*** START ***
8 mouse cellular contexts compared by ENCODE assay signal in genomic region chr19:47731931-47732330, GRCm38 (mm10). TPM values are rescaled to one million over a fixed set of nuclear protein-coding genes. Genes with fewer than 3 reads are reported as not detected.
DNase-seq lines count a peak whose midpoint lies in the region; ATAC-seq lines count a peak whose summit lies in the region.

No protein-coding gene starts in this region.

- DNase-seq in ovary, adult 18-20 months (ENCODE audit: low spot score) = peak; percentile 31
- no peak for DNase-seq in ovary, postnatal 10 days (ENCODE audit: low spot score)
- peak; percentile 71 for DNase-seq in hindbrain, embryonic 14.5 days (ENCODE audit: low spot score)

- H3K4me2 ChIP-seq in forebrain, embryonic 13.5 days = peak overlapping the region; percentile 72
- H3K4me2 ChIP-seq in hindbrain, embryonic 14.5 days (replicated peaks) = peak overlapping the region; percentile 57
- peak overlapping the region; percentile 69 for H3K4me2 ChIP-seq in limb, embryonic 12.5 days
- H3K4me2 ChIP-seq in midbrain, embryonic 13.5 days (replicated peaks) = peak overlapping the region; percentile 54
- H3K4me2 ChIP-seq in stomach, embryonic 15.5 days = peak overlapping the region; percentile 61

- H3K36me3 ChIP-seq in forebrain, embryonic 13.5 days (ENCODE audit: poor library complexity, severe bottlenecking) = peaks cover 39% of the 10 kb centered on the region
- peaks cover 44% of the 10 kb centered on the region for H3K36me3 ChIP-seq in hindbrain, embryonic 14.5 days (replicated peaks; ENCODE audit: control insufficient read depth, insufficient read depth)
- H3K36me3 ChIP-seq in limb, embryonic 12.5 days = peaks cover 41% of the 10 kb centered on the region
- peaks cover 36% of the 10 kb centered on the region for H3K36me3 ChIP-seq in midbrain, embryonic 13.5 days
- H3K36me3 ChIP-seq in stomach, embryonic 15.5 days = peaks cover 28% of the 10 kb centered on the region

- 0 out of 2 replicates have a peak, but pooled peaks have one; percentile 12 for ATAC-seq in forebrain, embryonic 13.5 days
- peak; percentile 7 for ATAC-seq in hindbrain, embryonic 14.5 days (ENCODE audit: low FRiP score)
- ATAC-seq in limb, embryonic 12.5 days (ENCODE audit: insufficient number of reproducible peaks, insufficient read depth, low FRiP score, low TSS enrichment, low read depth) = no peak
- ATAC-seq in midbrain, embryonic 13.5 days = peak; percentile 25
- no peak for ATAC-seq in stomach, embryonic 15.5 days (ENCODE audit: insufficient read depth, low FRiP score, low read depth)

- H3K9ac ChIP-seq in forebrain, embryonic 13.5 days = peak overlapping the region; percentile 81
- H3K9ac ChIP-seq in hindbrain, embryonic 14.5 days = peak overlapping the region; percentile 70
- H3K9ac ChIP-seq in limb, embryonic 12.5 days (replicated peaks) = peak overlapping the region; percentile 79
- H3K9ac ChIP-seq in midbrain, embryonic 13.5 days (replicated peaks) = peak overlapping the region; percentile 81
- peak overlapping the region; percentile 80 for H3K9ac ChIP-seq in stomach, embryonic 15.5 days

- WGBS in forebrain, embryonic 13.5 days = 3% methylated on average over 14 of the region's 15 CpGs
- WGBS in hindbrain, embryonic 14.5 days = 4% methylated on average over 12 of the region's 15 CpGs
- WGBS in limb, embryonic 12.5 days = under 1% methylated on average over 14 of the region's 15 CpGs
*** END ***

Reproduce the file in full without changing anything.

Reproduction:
8 mouse cellular contexts compared by ENCODE assay signal in genomic region chr19:47731931-47732330, GRCm38 (mm10). TPM values are rescaled to one million over a fixed set of nuclear protein-coding genes. Genes with fewer than 3 reads are reported as not detected.
DNase-seq lines count a peak whose midpoint lies in the region; ATAC-seq lines count a peak whose summit lies in the region.

No protein-coding gene starts in this region.

- DNase-seq in ovary, adult 18-20 months (ENCODE audit: low spot score) = peak; percentile 31
- no peak for DNase-seq in ovary, postnatal 10 days (ENCODE audit: low spot score)
- peak; percentile 71 for DNase-seq in hindbrain, embryonic 14.5 days (ENCODE audit: low spot score)

- H3K4me2 ChIP-seq in forebrain, embryonic 13.5 days = peak overlapping the region; percentile 72
- H3K4me2 ChIP-seq in hindbrain, embryonic 14.5 days (replicated peaks) = peak overlapping the region; percentile 57
- peak overlapping the region; percentile 69 for H3K4me2 ChIP-seq in limb, embryonic 12.5 days
- H3K4me2 ChIP-seq in midbrain, embryonic 13.5 days (replicated peaks) = peak overlapping the region; percentile 54
- H3K4me2 ChIP-seq in stomach, embryonic 15.5 days = peak overlapping the region; percentile 61

- H3K36me3 ChIP-seq in forebrain, embryonic 13.5 days (ENCODE audit: poor library complexity, severe bottlenecking) = peaks cover 39% of the 10 kb centered on the region
- peaks cover 44% of the 10 kb centered on the region for H3K36me3 ChIP-seq in hindbrain, embryonic 14.5 days (replicated peaks; ENCODE audit: control insufficient read depth, insufficient read depth)
- H3K36me3 ChIP-seq in limb, embryonic 12.5 days = peaks cover 41% of the 10 kb centered on the region
- peaks cover 36% of the 10 kb centered on the region for H3K36me3 ChIP-seq in midbrain, embryonic 13.5 days
- H3K36me3 ChIP-seq in stomach, embryonic 15.5 days = peaks cover 28% of the 10 kb centered on the region

- 0 out of 2 replicates have a peak, but pooled peaks have one; percentile 12 for ATAC-seq in forebrain, embryonic 13.5 days
- peak; percentile 7 for ATAC-seq in hindbrain, embryonic 14.5 days (ENCODE audit: low FRiP score)
- ATAC-seq in limb, embryonic 12.5 days (ENCODE audit: insufficient number of reproducible peaks, insufficient read depth, low FRiP score, low TSS enrichment, low read depth) = no peak
- ATAC-seq in midbrain, embryonic 13.5 days = peak; percentile 25
- no peak for ATAC-seq in stomach, embryonic 15.5 days (ENCODE audit: insufficient read depth, low FRiP score, low read depth)

- H3K9ac ChIP-seq in forebrain, embryonic 13.5 days = peak overlapping the region; percentile 81
- H3K9ac ChIP-seq in hindbrain, embryonic 14.5 days = peak overlapping the region; percentile 70
- H3K9ac ChIP-seq in limb, embryonic 12.5 days (replicated peaks) = peak overlapping the region; percentile 79
- H3K9ac ChIP-seq in midbrain, embryonic 13.5 days (replicated peaks) = peak overlapping the region; percentile 81
- peak overlapping the region; percentile 80 for H3K9ac ChIP-seq in stomach, embryonic 15.5 days

- WGBS in forebrain, embryonic 13.5 days = 3% methylated on average over 14 of the region's 15 CpGs
- WGBS in hindbrain, embryonic 14.5 days = 4% methylated on average over 12 of the region's 15 CpGs
- WGBS in limb, embryonic 12.5 days = under 1% methylated on average over 14 of the region's 15 CpGs